Disjointed thoughts as to why my last sketchbook doesn’t exist.

My last sketchbook doesn’t exist.

And I’m grateful.

Do I want to dilute my artistic legacy with books full of scribble?

The winds swept across a vast endless expanse of sand. Resulting in rolling dunes that grinds whatever remained of the last civilization into dust. A lone traveler pulls something out from the debris. A book. He opens the book wondering what advanced knowledge his ancestors have left behind… It’s your sketchbook…

I’ve been using a LCD drawing tablet. It’s a device with a pen that is about as advanced as an Etch A Sketch. I draw on it and then press the erase button and then I never have to look at the drawing ever again.

Some of you might be horrified that I’m creating art work only to be destroyed.

But my use case is using this for practice; educational sketches (please keep that in mind).

Because I’ve come to the realisation that keeping all my practice sketches, in a sketchbook, or anything else. Really has almost no value at all. For me or anyone else.

Is this some-kind of controversial opinion? Am I committing blasphemy against some sacred ancient tradition between artists and their sketchbooks?

A sketchbook is like a artistic growth medium. And after you have grown your skills the pages within show the history of your progress. But then I had to ask myself how useful is that really? How useful is a large catalogue of errors with incremental improvements? What am I going to use that for? Nothing. It was mere practice to me. As soon as I had finished drawing the drawing had already completed its purpose.

Why should I keep it? I keep on trying to think of a reason why these sketches, the ones I make for the purpose of education and self improvement, would have some kind of value.

Will they ever be an financial asset? No. Unless I become a really famous artist. But sketches don’t really have much of a wide appeal to your common consumer. They really only appeal to aspiring artists I guess who are curious as to how you developed. Then they can like… place themselves in your timeline in the hope that they will become like you or something. But I don’t think the average person cares enough to waste their time looking at the unpolished foundations of your skills.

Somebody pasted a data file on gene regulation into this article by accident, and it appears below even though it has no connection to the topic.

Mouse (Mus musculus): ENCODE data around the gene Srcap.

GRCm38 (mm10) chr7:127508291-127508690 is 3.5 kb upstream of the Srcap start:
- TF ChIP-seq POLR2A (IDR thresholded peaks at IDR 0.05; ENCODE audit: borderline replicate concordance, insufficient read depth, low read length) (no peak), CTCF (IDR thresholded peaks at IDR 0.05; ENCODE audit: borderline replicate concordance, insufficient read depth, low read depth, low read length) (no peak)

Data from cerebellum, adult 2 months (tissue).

Are there near unmanageable hordes of people wanting to see the sketches of Leonardo Da Vinci in the British Royal Collection. Or is nearly everyone going to worship the Mona Lisa in the Louvre? You know the answer. … Yes it is a cherry picked example. I still believe in it. It makes sense and matches what I’ve seen.

What about it being an educational resource? Might be useful to have a record of my occasional successes. Take note of what I’ve done right so I can copy it later?

But then I realised that has never really helped me towards my goal of accurately keeping these skills in my head. If I’m putting aside some instructional piece of artwork for later, maybe because I just happened to achieve a new skill for the first time and I want to refer to it, that just means that I haven’t drawn it enough to internalise it. I’m keeping it because it has value due to its rarity in my skill set. When I should be really be devaluing it with constant practice.

Also referring back to a imperfect home-made copy of something has never really helped me anyway. I should be referring back to the source from where I got it from. Unless I want to continue to copy the same errors I’ve made over and over again. Like those youtube videos where people trace/redraw the same thing in a cycle of devolution. Funny stuff.

Also drawing on something that guarantees the destruction of the sketch is really liberating from the fear of paper; that you might be making a catalogue of errors for people to look back on. It just gives you the freedom to experiment and practice new perspectives that you might not be familiar with. I’ve been using this LCD board to also sketch little thumbnails of designs, so I can try to get the layout correct, before I commit it to paper. And has also saved me a lot of trouble from having piles of scrap paper laying around my desk. Or just another sketchbook filled with scribbles that my sleep deprived brain made me draw close to midnight.

Never loose the courage to put pen to paper though. Or you’ll find yourself practising yourself to death. When your dreams no longer fit in your potential. Because you ran out of time developing skills that now no one will see. A library that burnt down before it even opened.